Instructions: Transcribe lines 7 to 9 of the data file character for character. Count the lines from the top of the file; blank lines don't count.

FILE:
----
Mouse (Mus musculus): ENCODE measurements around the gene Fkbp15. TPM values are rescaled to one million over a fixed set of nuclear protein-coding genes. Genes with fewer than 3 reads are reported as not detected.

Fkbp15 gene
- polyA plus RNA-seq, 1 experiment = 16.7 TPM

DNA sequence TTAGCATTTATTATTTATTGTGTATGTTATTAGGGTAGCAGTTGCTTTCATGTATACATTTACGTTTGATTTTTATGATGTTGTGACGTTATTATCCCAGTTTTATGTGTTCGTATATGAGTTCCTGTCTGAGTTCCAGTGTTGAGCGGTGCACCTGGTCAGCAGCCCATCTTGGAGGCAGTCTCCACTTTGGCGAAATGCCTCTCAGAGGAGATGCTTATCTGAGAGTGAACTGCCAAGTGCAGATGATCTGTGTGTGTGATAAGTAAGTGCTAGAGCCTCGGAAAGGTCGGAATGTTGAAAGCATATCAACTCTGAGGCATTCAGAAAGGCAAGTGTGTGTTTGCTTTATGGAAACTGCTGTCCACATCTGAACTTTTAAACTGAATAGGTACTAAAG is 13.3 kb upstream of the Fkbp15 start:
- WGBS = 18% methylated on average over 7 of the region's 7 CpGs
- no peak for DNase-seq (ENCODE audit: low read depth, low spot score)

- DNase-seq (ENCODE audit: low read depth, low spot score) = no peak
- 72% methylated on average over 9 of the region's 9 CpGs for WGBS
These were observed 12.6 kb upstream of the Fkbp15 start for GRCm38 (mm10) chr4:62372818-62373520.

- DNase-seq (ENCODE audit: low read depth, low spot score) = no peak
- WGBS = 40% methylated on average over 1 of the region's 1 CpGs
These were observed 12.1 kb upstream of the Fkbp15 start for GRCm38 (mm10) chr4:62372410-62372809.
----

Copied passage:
- DNase-seq (ENCODE audit: low read depth, low spot score) = no peak
- 72% methylated on average over 9 of the region's 9 CpGs for WGBS
These were observed 12.6 kb upstream of the Fkbp15 start for GRCm38 (mm10) chr4:62372818-62373520.